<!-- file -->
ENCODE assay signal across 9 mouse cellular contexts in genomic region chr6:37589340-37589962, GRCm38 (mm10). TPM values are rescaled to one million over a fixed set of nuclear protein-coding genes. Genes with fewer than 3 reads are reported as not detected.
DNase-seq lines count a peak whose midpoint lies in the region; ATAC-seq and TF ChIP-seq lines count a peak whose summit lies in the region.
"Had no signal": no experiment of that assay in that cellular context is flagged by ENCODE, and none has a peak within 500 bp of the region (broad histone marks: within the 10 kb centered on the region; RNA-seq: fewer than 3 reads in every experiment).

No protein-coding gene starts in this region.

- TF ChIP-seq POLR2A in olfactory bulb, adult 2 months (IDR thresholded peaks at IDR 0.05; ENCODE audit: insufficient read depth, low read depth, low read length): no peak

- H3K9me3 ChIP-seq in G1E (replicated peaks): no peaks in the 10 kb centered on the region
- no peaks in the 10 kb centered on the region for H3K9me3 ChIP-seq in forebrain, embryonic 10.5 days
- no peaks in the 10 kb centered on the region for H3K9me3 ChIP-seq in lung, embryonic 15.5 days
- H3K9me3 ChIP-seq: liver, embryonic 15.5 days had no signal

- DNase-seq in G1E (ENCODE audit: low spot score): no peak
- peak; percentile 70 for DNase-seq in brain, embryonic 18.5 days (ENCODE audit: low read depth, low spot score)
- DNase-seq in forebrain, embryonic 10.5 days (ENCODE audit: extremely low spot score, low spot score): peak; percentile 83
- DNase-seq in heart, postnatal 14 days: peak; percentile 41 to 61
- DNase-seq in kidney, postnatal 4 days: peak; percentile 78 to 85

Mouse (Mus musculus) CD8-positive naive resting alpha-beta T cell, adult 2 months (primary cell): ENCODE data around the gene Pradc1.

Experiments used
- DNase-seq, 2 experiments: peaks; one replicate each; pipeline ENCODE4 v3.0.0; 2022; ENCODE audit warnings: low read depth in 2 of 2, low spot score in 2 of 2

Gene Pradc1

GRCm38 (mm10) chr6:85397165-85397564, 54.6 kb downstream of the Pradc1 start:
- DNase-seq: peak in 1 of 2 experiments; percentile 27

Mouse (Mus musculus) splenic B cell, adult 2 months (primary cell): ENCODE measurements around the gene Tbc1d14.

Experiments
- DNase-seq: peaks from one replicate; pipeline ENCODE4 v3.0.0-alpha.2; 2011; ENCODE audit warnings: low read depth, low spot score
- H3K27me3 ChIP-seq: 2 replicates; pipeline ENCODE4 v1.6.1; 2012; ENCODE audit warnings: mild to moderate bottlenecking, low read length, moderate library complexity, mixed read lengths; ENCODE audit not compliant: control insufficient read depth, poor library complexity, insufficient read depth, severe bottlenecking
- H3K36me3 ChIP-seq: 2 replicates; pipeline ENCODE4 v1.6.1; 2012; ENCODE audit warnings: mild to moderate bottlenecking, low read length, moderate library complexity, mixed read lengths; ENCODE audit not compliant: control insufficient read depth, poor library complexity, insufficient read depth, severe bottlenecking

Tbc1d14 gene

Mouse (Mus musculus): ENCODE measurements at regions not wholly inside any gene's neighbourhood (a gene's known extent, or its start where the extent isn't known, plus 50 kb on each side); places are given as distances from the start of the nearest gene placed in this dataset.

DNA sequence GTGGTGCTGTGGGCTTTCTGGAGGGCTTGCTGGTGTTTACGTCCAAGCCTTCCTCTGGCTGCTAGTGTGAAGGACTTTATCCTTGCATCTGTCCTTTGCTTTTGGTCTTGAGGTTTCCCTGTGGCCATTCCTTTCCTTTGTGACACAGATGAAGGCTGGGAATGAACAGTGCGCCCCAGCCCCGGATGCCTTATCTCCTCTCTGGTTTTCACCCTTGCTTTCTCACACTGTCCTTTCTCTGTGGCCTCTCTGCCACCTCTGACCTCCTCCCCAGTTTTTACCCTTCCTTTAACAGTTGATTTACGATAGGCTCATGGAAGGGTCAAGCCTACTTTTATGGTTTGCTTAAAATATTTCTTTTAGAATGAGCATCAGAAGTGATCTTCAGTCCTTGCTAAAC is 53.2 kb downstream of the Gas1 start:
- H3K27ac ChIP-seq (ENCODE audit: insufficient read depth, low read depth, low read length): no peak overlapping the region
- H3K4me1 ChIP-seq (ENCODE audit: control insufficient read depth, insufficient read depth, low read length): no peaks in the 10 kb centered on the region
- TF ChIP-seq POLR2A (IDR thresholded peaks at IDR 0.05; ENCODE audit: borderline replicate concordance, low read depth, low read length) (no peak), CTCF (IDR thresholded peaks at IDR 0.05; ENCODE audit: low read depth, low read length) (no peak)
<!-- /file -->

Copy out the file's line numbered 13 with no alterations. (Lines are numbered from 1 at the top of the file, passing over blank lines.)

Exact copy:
- DNase-seq in heart, postnatal 14 days: peak; percentile 41 to 61